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Soap operas get a new lease on life online

Shannon Mullen Apr 29, 2013
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Soap operas get a new lease on life online

Shannon Mullen Apr 29, 2013
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Today’s the big day for some soap opera fans. Two of the longest running shows are coming back after getting cancelled two years ago, but you won’t find “All My Children” or “One Life to Live” on television — both shows are premiering on the web, and the producers are banking on the fans to follow.

It’s not the first time soap operas have changed platforms; they followed advertising dollars from radio to television in the 1950s, and now they’re starting to shift to the web.

“Online video is the fastest growing segment in terms of ad revenue on the Internet, so there are opportunities there,” says Brad Adgate, an analyst at Horizon Media.

Adgate adds that online soaps will have to appeal to the web’s younger audience. The shows will be faster-paced and only 25 minutes long, down from an hour on TV.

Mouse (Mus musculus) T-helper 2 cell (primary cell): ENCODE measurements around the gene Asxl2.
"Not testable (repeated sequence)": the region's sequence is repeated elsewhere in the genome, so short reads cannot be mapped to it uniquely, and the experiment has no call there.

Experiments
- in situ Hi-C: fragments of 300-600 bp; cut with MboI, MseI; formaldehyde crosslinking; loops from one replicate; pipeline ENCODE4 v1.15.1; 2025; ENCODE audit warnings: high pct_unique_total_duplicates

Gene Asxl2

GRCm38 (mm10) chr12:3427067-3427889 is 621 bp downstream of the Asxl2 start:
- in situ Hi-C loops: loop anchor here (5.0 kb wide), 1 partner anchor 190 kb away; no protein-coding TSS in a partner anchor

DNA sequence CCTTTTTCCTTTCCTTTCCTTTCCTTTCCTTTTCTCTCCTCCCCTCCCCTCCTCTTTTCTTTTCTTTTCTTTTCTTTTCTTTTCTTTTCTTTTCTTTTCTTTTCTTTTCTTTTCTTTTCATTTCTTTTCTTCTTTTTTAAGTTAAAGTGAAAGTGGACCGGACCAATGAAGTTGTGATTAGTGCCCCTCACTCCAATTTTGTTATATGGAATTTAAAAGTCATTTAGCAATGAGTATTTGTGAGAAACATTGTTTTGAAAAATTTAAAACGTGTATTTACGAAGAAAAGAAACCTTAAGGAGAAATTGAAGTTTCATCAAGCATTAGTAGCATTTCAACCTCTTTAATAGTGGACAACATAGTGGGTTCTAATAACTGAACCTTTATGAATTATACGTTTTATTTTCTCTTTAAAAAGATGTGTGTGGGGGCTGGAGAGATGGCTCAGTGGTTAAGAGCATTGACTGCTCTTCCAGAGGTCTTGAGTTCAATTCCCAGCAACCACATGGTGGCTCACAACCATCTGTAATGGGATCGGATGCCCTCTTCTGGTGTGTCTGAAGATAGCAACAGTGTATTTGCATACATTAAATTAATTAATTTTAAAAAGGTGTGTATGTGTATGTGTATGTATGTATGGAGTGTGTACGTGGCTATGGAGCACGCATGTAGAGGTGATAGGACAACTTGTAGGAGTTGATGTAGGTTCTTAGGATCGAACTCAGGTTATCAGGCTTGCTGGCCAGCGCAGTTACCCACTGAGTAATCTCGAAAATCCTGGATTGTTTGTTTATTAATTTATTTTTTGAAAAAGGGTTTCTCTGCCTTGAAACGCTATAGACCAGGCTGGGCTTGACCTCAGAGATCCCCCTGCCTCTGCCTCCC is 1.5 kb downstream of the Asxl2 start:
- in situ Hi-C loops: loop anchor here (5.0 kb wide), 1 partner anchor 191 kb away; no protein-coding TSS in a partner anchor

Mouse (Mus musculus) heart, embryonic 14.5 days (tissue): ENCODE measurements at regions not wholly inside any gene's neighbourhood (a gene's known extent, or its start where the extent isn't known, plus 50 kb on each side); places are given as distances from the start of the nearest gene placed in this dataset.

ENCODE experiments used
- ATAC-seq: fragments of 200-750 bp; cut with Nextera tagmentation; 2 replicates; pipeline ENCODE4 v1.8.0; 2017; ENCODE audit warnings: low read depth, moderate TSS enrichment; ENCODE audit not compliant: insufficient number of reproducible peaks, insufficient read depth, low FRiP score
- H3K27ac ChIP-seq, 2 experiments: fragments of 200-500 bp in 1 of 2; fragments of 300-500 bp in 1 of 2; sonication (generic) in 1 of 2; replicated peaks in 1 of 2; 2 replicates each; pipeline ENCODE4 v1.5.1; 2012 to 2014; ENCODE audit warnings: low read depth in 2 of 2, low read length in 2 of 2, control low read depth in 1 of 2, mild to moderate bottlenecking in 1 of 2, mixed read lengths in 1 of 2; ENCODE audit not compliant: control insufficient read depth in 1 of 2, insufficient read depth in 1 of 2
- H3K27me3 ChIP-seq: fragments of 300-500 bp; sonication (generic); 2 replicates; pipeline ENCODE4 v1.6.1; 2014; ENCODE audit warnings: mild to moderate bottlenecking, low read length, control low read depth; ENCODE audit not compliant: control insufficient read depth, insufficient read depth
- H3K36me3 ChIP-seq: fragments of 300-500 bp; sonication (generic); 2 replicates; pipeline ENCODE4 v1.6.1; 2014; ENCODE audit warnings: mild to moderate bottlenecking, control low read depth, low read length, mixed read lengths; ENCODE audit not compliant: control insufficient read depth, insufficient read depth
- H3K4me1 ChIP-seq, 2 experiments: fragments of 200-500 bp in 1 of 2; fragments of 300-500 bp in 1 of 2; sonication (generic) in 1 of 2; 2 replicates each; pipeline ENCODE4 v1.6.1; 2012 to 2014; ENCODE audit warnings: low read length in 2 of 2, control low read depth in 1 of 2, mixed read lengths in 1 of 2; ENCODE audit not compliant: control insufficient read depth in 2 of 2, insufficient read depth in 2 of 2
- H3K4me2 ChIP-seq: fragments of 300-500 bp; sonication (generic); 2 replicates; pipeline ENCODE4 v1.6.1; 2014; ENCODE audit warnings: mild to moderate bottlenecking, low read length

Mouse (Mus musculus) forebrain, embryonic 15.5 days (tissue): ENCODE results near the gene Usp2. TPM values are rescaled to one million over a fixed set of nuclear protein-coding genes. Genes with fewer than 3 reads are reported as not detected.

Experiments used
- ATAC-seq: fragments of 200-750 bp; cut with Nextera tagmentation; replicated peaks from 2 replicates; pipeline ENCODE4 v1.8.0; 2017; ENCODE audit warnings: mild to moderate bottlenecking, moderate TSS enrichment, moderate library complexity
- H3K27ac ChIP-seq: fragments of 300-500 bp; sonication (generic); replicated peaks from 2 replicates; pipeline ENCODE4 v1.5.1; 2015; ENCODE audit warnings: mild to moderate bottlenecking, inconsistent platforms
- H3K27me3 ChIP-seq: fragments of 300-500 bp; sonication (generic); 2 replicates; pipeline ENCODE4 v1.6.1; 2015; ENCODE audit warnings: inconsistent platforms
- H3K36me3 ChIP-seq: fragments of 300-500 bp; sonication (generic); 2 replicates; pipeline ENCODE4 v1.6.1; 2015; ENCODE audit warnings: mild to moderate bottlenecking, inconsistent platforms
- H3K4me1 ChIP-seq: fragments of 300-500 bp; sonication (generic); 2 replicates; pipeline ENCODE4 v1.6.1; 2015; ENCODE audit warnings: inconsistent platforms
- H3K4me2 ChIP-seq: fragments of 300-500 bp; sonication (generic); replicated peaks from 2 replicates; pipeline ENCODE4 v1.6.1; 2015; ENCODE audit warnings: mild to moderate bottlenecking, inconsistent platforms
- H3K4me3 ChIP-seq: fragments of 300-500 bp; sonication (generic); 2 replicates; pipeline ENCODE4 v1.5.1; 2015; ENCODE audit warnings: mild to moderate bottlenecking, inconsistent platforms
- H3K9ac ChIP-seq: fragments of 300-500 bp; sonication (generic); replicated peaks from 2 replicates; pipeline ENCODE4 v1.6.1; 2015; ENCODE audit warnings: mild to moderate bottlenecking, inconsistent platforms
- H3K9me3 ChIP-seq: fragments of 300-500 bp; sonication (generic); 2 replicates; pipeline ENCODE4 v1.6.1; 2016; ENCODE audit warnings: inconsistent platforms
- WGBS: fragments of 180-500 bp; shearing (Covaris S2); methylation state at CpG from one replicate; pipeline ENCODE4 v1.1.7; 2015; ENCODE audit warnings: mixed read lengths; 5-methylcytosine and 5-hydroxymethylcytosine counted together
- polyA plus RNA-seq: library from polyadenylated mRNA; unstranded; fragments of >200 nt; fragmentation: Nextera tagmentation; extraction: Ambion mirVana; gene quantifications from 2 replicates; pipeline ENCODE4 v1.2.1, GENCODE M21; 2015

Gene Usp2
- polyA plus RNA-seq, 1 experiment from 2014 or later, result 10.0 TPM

“The language is a little saltier, and the clothing might be a little skimpier,” says Carolyn Hinsey, a longtime columnist for Soap Opera Digest, who’s seen the premieres of both shows. “They’re really good, I have to say. They were better than I expected. The production values were exactly the same as they were on television.”

Many of the original cast members are back, plus a bunch of young newcomers, including J-Woww from “Jersey Shore”.  Snoop Lion will guest star as himself; the rapper formerly as Snoop Dogg also wrote a fresh theme song for “One Life to Live” called “Brand New Start.

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